2. Your EFC number is calculated from two financial aid forms; the FAFSA (federal method) and the CSS PROFILE (institutional method). The CSS PROFILE asks more financial questions and differs with how and what is assessed to reach the EFC number. There are actually three financial aid methodologies; FAFSA, CSS PROFILE, and Consensus 568 (uses CSS PROFILE form but agrees with about 25 other schools to certain assessment variations to standard CSS PROFILE practices).

The FAFSA EFC number qualifies families for federal funds.

The CSS PROFILE qualifies families for institutional funding, the individual school’s own money.

Most 100% need met schools use both the FAFSA and the CSS PROFILE in their financial aid award calculations.

3. The College you apply for admission and their percentage of need met explained below. Schools may include loans in their  financial aid awards and still be considered full  need met schools.

Graduation Cap Black with Black Tassel[Strategy Alert]: There are 30+ schools that meet 100% financial need met with no loans but there can be restrictions, we explain these toward the bottom of the page.

4. A student’s merit or competitive value to the college relative to their student profile is important compared to school’s average freshman school profile (“student positioning”)

EFC Numbers can Vary Among CSS Schools

The FAFSA EFC number calculation is fixed. Once the number is calculated (available on the Student Aid Report) then your family’s EFC number is the same for all schools.

However,CSS PROFILE results will be different from FAFSA because the rules are different. In addition, the EFC number will vary from school to school because these school can establish their own guidelines because they are providing their own money versus FAFSA where federal funding requires strict adherence to federal regulations.

Cost of attendance typically increases from year to year when not considered can catch you off-guard. Here are 7 financial aid mistakes that you should understand.

When you receive your financial aid awards be careful to validate the accuracy of TCOA. There can be discrepancies that can qualify you for additional assistance upon financial appeal.

When the school says it meets “100% need met” the total cost of attendance is an important number as well as your Expected Family Contribution (“EFC number”).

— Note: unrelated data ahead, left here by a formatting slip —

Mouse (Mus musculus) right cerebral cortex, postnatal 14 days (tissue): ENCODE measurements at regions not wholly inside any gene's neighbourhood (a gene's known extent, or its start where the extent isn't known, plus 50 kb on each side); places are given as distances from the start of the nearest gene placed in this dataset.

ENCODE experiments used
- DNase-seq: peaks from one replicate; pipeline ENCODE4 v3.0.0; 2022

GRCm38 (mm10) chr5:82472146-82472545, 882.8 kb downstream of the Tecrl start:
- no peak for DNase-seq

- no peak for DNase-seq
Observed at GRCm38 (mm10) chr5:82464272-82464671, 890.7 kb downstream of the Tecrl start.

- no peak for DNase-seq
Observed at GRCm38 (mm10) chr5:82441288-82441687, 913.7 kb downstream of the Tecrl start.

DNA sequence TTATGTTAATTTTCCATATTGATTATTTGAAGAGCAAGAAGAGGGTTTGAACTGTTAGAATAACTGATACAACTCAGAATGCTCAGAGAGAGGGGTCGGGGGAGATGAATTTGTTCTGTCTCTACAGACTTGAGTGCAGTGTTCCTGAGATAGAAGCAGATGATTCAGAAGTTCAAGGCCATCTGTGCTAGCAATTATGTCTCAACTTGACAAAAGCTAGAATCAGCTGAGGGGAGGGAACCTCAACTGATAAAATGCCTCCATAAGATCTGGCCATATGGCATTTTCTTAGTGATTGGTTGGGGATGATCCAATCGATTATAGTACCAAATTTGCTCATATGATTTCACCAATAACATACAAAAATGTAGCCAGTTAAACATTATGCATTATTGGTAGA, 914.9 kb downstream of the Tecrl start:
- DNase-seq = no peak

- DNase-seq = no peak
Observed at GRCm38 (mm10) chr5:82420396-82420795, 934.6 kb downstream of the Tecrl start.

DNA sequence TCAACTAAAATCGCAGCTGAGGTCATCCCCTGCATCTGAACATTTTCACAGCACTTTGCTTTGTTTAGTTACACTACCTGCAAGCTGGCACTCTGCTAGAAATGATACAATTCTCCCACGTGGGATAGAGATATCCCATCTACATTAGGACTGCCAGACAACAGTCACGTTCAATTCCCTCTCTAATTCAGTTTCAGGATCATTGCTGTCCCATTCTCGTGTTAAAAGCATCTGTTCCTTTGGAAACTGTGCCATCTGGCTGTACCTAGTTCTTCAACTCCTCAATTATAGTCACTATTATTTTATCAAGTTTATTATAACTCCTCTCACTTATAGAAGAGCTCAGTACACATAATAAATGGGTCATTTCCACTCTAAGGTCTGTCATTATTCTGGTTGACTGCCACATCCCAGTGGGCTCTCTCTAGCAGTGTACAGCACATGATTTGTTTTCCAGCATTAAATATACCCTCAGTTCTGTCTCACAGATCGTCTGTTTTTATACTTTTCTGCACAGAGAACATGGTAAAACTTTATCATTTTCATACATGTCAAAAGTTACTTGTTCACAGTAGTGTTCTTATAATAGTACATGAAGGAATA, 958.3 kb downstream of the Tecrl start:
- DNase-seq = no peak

How Your EFC Number Applies to Need Met

The simple formula is the TCOA minus your EFC number yields the amount that your family is expected to pay for college. However, there is a “wild card” thrown in that you must understand.

“Need Met” or Conversely “Unmet Need” Allows You to Project Your Potential “Funding Gap”

Basically your funding gap is your expected family contribution plus the unmet need percentage and  any loans that you choose not to accept. Individual financial aid awards can alter this simple definition but the formula can serve you well comparing schools.

This information allows you to determine which colleges might give you more money based upon your EFC number and their published percentage of financial need met.

Total Cost of Attendance $31,640 (“TCOA”)

Your EFC Number              $12,540 (“EFC”)

Your family’s funding need TCOA ($31,640) minus your EFC ($12,540) equals $19,100 (“preliminary funding gap”).

EFC or Expected Family Contribution is the amount a student and his or her family are expected to “reasonably” contribute toward the cost of college in determining financial aid eligibility. In the simplistic example above, it would be $19,100.

Schools indicating 100% financial need met would provide a financial aid award of $19,100 (again, simplistic example). The award would usually consist of grants and self-help (loans and possibly work study) although there are some schools that provide awards without loans.

What about schools that don’t meet full need – 100%?

They meet a percentage of the $19,100 (your “financial need”) that results in an “unmet need” shortfall or “funding gap”.

The funding gap becomes an add-on to the EFC $19,100 increasing Total Expected Family Contribution (“TEFC”).